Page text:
South Bend, Ind., Mayor Pete Buttigieg (D) is putting $2 million behind his first campaign ad in South Carolina as he seeks to make inroads with the black voters who make up about two-thirds of the Democratic primary electorate in the key early-voting state.
The ad, which will be released statewide on Tuesday, is called “Welcomed Me” and features moments from Buttigieg’s speech at the Liberty and Justice Dinner earlier this month and footage of the candidate meeting with and listening to a cross-section of racially diverse voters.
“When I say we’ve got to unify the American people, it doesn’t mean pretending that we’re all the same,” Buttigieg says in the ad. “It means unifying around issues from wages and family leave to gun violence and immigration. The hope of an American experience defined not by exclusion but by belonging.”
Buttigieg has surged to the front in recent polls of Iowa and New Hampshire, where a strong majority of caucus and primary voters are white.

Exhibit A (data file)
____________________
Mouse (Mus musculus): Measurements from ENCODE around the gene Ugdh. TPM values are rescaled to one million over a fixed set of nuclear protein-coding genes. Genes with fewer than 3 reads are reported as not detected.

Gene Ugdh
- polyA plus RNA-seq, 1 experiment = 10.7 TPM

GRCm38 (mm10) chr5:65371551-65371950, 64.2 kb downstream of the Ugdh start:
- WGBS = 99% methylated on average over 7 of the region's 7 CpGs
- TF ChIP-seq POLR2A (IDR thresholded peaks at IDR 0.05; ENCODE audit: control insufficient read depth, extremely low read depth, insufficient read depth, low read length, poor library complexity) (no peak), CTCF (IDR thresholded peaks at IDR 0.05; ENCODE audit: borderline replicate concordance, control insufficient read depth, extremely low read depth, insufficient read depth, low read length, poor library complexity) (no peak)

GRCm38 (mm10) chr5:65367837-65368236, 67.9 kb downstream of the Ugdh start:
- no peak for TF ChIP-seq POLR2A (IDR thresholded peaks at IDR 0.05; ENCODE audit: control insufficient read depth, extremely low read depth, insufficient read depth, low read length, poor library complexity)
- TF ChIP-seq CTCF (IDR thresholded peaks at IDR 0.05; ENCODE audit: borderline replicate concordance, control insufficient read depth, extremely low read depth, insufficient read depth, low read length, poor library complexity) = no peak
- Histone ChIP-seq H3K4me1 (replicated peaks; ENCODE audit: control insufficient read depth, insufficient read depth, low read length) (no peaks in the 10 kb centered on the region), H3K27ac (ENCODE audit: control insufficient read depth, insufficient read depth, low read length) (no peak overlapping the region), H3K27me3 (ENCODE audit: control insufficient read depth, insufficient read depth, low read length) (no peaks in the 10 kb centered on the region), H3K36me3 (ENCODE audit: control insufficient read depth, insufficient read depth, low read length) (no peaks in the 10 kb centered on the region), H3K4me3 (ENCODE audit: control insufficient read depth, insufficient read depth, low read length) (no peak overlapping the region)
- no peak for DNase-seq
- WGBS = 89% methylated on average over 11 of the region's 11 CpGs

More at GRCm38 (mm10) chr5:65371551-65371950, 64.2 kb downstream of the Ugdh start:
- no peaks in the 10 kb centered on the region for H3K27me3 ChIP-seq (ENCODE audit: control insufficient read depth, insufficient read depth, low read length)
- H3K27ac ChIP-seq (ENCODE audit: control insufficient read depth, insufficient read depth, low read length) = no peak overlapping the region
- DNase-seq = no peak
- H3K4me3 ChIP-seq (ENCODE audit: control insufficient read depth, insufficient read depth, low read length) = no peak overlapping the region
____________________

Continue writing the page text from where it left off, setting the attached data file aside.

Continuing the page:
But he has struggled to make inroads among black voters and is polling in the single digits in South Carolina, the fourth state to vote.
Polls find former Vice President Joe Biden with a strong lead in South Carolina, at 35.3 percent in the RealClearPolitics average, followed by Sen. Elizabeth Warren (D-Mass.), at 16.3 percent, and Sen. Bernie Sanders (I-Vt.), at 12.8 percent. Buttigieg is in fourth place, at 6.5 percent.
Buttigieg has faced criticism for his handling of racially charged incidents within the police department in South Bend and for policies that some say have been harmful to racial minorities in the city.
Buttigieg has recently sought to hone his message in an effort to reach African Americans by talking about how he has faced bigotry as a gay man.
Over the weekend, Buttigieg traveled to North Carolina to meet with the Rev. William Barber II, the influential pastor and former state NAACP president who is leading a campaign against poverty.
The Buttigieg campaign says it is beginning to bolster its campaign presence in South Carolina, opening four offices across the state and growing its campaign to 40 staffers.